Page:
The U.S. and Canada have reached a deal on an updated North America Free Trade Agreement (NAFTA) after negotiators in Washington and Ottawa worked furiously into the night to meet a self-imposed midnight Sunday deadline.
The White House announced on Sunday night that Canada, Mexico and the United States have reached a deal to preserve the three-nation agreement.
In a joint statement, U.S. Trade Representative Robert Lighthizer and Canadian Foreign Affairs Minister Chrystia Freeland said that the new deal will “give our workers, farmers, ranchers and businesses a high-standard trade agreement that will result in freer markets, fairer trade and robust economic growth in our region.”
“It will strengthen the middle class, and create good, well-paying jobs and new opportunities for the nearly half billion people who call North America home,” the two trade ministers said.
An official said the new agreement will be called the United States, Mexico, Canada Agreement, or USMCA.
“This is a fantastic agreement for the United States and Canada and Mexico and a great win for the president,” said a senior administration official during a call with reporters.
When Canadian Prime Minister Justin Trudeau left his office Sunday night he said to reporters “it’s a good day for Canada.”
Trudeau is expected to make a formal announcement on Monday. The White House is expected to send the text of the agreement to Congress before the midnight deadline.
Reactions were quick to pour in following the announcement.
Senate Finance Committee Chairman Orrin Hatch (R-Utah), who has been critical of some of Trump’s trade moves in the past, said he is pleased Canada will remain in the new trade deal.
“NAFTA is a proven success for the United States, supporting more than 2 million American manufacturing jobs and boosting agricultural exports to Canada and Mexico by 350 percent,” Hatch said.
“Maintaining a trilateral North American deal is an important prerequisite to preserving and extending those gains and the Trump administration has achieved that goal,” he said.
AFL-CIO President Richard Trumka said after reading the text that “too many details still need to be worked out before working people make a final judgment on a deal.”
“Our history of witnessing unfair trade deals destroy the lives of working families demands the highest level of scrutiny before receiving our endorsement,” Trumka said.
House Ways and Means Committee ranking member Richard Neal (D-Mass.) said the “the bar for supporting a new NAFTA will be high.”
“NAFTA has had many critics over the years and its flaws are well-known,” Neal said. “Like me, many of my colleagues did not support the deal originally. And those who did will have serious questions that they need answered before doing so again.”
After a week of especially intense work, the U.S. and Canada reportedly managed to grind out a deal on the toughest issues, including providing more access to the Canadian dairy market.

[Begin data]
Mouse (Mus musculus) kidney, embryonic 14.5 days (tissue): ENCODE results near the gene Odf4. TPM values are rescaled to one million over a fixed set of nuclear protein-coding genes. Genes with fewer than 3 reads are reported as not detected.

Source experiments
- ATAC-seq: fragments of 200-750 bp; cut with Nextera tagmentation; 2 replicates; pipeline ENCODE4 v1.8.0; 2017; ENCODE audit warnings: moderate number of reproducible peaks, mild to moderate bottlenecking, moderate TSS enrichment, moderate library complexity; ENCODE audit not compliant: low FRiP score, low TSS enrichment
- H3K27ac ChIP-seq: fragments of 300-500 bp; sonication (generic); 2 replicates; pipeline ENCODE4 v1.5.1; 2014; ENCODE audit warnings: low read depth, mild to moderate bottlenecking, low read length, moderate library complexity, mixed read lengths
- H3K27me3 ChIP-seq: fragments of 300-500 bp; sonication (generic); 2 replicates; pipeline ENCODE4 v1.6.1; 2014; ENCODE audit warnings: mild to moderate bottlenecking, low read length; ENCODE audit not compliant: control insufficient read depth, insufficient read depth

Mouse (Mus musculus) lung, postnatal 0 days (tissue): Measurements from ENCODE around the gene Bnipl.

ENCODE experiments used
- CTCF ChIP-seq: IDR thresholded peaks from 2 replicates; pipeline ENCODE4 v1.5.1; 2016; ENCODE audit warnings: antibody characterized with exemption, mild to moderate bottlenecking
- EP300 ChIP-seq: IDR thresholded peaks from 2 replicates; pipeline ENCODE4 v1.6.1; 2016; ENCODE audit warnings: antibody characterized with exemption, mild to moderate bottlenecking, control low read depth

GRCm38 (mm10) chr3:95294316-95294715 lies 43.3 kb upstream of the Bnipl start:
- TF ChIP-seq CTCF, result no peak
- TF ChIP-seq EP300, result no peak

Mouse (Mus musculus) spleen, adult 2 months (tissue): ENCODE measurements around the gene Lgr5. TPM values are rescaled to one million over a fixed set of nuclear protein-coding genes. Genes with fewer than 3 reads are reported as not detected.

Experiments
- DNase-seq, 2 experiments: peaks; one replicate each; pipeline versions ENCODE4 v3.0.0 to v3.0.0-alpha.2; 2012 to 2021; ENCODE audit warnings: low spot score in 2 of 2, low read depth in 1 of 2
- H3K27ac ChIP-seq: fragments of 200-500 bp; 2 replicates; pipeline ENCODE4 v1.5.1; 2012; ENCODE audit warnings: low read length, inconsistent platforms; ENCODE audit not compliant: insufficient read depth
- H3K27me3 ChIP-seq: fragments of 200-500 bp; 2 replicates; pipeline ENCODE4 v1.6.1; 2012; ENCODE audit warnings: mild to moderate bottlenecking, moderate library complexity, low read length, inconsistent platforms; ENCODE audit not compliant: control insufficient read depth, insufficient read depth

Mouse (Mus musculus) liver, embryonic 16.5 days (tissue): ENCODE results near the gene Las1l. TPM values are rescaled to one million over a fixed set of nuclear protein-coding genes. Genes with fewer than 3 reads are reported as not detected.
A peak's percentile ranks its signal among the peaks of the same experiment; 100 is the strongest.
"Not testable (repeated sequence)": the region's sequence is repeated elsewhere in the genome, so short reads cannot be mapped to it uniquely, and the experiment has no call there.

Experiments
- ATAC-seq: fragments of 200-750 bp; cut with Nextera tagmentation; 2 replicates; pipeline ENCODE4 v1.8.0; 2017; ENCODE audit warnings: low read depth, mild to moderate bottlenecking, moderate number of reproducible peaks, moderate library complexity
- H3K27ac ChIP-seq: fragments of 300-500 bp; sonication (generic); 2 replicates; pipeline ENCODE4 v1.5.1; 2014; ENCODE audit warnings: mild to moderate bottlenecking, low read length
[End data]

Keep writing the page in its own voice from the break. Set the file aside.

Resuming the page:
Mexican President Enrique Pena Nieto said he will present the text of the deal Sunday night to the Mexican Senate. The three nations put a last-minute rush on the deal to ensure that Pena Nieto could sign the agreement before he leaves office on Dec. 1.
Congressional lawmakers and U.S. business groups had urged the Trump administration to work with Canada to preserve the three-nation framework of the pact, which was completed under President George H.W. Bush and ratified under President Clinton.
“Manufacturers are extremely encouraged that our call for a trilateral agreement between the United States, Canada and Mexico has been answered,” said Jay Timmons, National Association of Manufacturers (NAM) president and CEO.
“What’s more, as the United States works to put an end to China’s cheating and unfair trade practices, we are better off united with our North American allies,” Timmons said.
Officials said the new deal would provide a much stronger framework more innovation, more manufacturing and better jobs for U.S. workers.
Trump threatened last week to push Canada out of the deal and had seemingly given up on the weekend deadline while threatening Ottawa with auto tariffs if a deal couldn’t be reached.
Even with the deal, the U.S. has not removed steel and aluminum tariffs that have hit Canada and Mexico.
Officials on the call said that there is a side agreement to begin discussions on the tariffs — 25 percent on imported steel and 10 percent on aluminum — to reach an deal to eliminate the tariffs.
Chapter 19, a big sticking point between the two nations, remains unchanged, officials said.
Chapter 19 gives the United States, Canada and Mexico the right to challenge each others’ anti-dumping and countervailing duty decisions before a panel.
Canada also will ease protections on its dairy market and provide more access to U.S. dairy farmers.
One official said the negotiated levels of market access came out better than what the Obama administration negotiated in the Trans-Pacific Partnership (TPP).
Another official said that the new deal has stronger labor provisions, intellectual property protections, including 10 years of protections on certain pharmaceutical patents, environmental rules and rules of origin for cars than the TPP.
The U.S. managed to keep a version of its sunset clause meaning the agreement will come up for review every six years, which officials said would keep the deal up to date as technology and other trade issues change over the years.
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